News of substance – drugs in the worldwide news

1. Associated Press – NY prohibits smoking in addiction recovery centers. “Many drug addicts, problem gamblers and alcoholics may find it harder to kick their habits in New York now that the state has become the first in the country to ban smoking at all recovery centers. Some addicts say losing the tobacco crutch could keep them from getting clean and sober, or from trying at all.”

2. The Globe and Mail (Canada) – Substance abuse analyst takes questions. “The use of illegal drugs is a serious health and social problem in Canada,” Rebecca Jesseman, a research and policy analyst with the Canadian Centre on Substance Abuse, writes today in her Comment Page article Beyond harm reduction Ms. Jesseman argues that Globe columnist Margaret Wente’s recent four-column series “demonstrated that ‘harm reduction’ has become a polarizing term that divides those with a common interest — the reduction of harm associated with drug use.”

3. The Washington Post (USA) – Family Meals Can Help Teen Girls Avoid Drugs, Alcohol. “Eating meals together as a family can reduce a teen girl’s risk of turning to alcohol or drugs, a new study suggests. In families who ate at least five meals a week together, the teen girls were much less likely to drink alcohol, or smoke marijuana or cigarettes five years later, said study author Marla Eisenberg, an assistant professor of pediatrics at the University of Minnesota Medical School.”

4. Sydney Morning Herald – Heath was probably an addict, expert says. “Heath Ledger’s drug intake before his death indicated it was likely he was an addict, America’s best known addiction expert says. Dr Drew Pinsky also says disgraced AFL star Ben Cousins should not play football at any level until he completes substance abuse treatment. The Los Angeles-based Dr Pinsky said Ledger’s drug consumption was not a secret in Hollywood.”

5. The Mercury (Tasmania) – New study rejects economic benefits. “GAMBLING in Tasmania is not a substantial contributor to economic or jobs growth, a major study has found. And it said there was a link between serious crime and substance abuse and problem gambling. The long-awaited Social and Economic Impact Study into Gambling in Tasmania was made public yesterday.”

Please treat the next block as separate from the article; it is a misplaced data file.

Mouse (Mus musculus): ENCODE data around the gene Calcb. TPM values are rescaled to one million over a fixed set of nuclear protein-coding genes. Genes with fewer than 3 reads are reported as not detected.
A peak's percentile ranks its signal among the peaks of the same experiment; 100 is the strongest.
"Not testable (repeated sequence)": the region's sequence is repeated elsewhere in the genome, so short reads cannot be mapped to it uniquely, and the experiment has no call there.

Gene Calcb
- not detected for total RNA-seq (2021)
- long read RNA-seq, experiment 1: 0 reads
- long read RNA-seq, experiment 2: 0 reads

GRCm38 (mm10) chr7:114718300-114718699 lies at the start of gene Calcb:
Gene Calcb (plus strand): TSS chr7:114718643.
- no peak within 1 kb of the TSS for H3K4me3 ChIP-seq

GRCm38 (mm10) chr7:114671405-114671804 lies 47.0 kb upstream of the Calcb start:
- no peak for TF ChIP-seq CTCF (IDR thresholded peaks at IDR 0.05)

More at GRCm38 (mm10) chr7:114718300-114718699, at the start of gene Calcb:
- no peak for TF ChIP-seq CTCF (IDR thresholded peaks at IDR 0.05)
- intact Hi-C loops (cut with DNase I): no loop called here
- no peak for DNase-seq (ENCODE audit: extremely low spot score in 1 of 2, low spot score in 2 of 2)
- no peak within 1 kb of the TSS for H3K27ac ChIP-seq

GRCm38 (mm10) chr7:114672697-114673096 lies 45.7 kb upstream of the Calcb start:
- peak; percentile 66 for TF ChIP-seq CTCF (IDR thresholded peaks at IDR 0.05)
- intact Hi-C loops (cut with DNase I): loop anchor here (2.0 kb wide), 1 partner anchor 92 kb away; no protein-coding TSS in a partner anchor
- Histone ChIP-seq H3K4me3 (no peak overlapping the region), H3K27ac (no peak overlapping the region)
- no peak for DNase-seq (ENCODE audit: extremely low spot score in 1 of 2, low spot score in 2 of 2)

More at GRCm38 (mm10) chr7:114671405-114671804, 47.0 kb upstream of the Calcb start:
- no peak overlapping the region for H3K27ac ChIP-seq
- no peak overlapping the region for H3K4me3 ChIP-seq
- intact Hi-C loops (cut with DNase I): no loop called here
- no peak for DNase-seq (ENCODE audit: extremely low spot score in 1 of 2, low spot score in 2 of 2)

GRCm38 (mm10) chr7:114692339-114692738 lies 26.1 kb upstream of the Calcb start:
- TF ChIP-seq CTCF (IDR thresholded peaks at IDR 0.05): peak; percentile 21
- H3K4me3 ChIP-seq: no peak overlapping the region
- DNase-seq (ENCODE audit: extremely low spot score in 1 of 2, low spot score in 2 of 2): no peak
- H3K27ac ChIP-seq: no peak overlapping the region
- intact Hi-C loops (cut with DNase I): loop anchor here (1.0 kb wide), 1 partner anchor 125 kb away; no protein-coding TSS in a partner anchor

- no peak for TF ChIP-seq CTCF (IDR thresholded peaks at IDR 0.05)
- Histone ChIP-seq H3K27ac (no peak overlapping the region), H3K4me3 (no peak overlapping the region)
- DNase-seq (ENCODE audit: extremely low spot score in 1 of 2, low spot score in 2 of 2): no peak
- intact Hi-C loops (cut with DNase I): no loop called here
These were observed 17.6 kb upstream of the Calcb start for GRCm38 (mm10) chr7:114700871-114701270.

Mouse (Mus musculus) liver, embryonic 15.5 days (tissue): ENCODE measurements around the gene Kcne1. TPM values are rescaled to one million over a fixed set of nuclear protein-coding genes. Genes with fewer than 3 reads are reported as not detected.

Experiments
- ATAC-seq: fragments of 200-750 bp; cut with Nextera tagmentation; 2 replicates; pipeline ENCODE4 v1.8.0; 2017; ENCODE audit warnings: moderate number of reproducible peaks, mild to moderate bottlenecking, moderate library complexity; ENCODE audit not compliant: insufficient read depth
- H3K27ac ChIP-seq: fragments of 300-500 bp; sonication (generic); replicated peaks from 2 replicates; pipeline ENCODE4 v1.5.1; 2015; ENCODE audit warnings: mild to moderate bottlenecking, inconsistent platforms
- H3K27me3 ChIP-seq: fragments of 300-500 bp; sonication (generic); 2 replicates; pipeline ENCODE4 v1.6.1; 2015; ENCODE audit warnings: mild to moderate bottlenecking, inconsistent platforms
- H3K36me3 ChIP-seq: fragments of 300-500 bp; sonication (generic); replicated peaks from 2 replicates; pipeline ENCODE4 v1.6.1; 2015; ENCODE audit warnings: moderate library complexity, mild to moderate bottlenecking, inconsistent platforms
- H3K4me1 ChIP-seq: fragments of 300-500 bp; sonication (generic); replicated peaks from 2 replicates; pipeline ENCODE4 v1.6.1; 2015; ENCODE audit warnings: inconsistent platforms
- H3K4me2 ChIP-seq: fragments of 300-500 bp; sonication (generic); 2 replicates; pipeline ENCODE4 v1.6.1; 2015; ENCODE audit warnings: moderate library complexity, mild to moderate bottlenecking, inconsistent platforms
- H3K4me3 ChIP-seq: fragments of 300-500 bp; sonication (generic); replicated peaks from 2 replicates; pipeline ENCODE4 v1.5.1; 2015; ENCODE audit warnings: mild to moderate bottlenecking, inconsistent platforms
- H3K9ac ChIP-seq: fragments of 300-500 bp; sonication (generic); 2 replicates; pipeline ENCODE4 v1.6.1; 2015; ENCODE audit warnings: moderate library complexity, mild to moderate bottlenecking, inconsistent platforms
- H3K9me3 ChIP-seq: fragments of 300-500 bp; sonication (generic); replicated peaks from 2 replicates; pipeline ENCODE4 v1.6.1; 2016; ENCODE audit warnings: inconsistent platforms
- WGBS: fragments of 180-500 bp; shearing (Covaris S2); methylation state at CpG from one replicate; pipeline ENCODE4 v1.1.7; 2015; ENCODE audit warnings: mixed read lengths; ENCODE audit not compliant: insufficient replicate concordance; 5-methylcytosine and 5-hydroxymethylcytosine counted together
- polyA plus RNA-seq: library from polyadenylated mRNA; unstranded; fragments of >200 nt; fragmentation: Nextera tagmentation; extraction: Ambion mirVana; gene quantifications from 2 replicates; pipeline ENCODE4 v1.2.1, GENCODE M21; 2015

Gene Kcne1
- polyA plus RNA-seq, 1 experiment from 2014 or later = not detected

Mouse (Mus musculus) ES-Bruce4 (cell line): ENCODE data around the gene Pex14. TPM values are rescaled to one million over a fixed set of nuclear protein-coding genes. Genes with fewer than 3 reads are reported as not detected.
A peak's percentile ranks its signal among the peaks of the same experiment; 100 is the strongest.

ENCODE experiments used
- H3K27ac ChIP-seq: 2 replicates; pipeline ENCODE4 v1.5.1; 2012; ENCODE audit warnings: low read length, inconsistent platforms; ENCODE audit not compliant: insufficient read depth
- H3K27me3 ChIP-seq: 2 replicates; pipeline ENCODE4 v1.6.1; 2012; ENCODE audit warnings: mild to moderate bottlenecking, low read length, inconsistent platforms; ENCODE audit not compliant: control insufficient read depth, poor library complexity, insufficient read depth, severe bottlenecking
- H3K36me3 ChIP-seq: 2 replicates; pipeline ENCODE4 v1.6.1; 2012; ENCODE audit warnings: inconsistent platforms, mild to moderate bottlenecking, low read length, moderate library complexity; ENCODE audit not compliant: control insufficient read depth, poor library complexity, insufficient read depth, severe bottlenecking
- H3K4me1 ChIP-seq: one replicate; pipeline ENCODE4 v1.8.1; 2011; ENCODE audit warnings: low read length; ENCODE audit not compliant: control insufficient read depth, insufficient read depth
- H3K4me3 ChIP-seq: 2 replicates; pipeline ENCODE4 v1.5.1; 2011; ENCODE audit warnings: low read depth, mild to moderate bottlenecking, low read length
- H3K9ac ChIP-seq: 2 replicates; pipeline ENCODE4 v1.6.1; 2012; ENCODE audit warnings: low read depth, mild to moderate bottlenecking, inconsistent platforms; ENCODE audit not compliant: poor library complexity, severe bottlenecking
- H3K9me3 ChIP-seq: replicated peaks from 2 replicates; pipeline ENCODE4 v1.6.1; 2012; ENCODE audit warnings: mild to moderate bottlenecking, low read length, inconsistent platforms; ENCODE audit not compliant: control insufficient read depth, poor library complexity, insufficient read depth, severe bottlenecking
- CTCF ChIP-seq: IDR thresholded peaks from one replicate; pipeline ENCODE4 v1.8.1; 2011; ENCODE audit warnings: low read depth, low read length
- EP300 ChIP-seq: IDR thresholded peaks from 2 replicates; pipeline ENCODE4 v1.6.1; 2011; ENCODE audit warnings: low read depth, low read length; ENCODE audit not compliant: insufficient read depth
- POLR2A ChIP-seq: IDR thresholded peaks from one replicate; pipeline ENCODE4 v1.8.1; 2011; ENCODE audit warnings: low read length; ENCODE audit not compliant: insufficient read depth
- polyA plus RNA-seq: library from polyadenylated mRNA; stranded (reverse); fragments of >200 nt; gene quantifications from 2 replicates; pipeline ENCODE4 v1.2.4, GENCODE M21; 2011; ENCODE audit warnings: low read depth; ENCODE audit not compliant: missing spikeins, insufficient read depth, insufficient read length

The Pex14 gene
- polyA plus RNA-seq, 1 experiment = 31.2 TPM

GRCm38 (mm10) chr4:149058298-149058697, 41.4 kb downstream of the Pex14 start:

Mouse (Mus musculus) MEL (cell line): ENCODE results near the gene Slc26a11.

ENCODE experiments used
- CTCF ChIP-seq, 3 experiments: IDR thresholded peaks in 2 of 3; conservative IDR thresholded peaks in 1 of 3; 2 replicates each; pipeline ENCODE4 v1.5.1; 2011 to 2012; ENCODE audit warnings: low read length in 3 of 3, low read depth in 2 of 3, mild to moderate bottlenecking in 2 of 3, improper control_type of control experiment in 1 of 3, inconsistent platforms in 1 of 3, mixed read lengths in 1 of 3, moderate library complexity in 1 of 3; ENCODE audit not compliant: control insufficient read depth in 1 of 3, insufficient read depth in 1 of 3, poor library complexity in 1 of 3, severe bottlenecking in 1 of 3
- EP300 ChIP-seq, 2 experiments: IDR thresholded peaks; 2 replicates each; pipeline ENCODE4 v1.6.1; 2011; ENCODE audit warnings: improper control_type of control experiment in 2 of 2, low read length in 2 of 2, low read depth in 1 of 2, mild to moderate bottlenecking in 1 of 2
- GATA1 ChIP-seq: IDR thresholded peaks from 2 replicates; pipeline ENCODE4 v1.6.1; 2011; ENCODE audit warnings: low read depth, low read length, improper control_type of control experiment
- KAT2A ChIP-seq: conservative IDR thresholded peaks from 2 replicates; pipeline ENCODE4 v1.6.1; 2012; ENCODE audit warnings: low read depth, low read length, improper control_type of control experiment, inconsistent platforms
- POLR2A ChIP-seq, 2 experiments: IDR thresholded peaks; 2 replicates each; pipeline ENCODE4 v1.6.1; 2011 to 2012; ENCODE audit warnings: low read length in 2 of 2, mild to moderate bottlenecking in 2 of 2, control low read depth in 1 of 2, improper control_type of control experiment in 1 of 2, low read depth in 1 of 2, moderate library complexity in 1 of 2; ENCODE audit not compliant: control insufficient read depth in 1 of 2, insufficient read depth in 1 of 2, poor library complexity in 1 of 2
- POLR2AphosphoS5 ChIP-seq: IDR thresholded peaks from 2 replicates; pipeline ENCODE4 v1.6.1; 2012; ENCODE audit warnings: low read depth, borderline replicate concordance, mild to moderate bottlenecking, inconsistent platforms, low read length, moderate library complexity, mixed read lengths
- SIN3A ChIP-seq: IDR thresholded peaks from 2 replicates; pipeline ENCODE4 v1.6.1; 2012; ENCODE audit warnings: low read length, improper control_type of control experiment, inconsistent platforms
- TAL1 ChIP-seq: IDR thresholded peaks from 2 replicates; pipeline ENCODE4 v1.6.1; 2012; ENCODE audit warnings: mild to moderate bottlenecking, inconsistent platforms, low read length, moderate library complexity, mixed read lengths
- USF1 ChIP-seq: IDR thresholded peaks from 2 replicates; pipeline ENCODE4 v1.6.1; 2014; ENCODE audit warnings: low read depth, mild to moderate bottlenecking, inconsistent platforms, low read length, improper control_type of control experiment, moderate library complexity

6. The Scotsman (UK) – Drug abuse linked to Scotland’s higher rate of deaths. “DRUG abuse is to blame for much of Scotland’s higher death rate compared with the rest of the UK, researchers said yesterday. Mortality rates in Scotland have long been the highest is the UK, with the gap between the nations growing. In 1981, mortality was 12 per cent higher in Scotland than in England and Wales. By 2001, the figure was 15 per cent higher.”

7. USA Today – Drug addiction soars in Mexico. “Carlos Antonio López started using crack at age 11 to kill the pain of his mother’s death. “I started with marijuana, but after a while it didn’t fill me up anymore,” he says. “Then I started on crack. You get obsessed, you can’t think about anything else.” Now 18, López is in his sixth stint in rehab.”

8. Yemen Observer (Yemen) – Drugs threaten Yemen First drug addicts’ sanatorium in Yemen. “Life Makers Organization, a non government organization (NGO), has revealed a project to establishing the first sanatorium to treat drug addicts in Yemen. “During the last months, we worked to prepare a study for establishing such sanatorium for drug addicts. We also aimed to train a group of specialists in Egypt to be well skilled in dealing with addicts. Another team of young people will be also trained to educate others of hazards resulting from abusing with drugs or being addicts,” said Nabil al-Sadi, Head of the Life Makers Organization.”

9. New York Times (USA) – Russia Scorns Methadone for Heroin Addiction. “The conference seemed innocuous enough: a Moscow hotel, slide shows and several dozen doctors and specialists gathered to discuss how to treat heroin addiction. But then members of a Kremlin youth group called the Young Guard arrived, crowding the hotel’s entrance and denouncing the participants as criminals and paid agents of the West. The focus of their outrage was methadone, a drug prescribed by doctors around the world to wean addicts from heroin. A synthetic form of opium, methadone is central to a therapy endorsed by the United Nations and 55 countries, including the United States.”

10. The Guardian (UK) – Drug users risk benefit cuts. “The unemployed will be forced to declare drug or heavy drinking habits when they apply for benefits and will have payments cut if they give misleading answers, under government proposals which were announced yesterday. Probation officers, prison staff and the police will also be asked to share with Jobcentres any information they have about individuals’ habits so that those deemed to have problem habits can be identified and compelled to seek treatment if necessary. Those who conceal drug use, or refuse to co-operate with treatment, face benefit cuts.”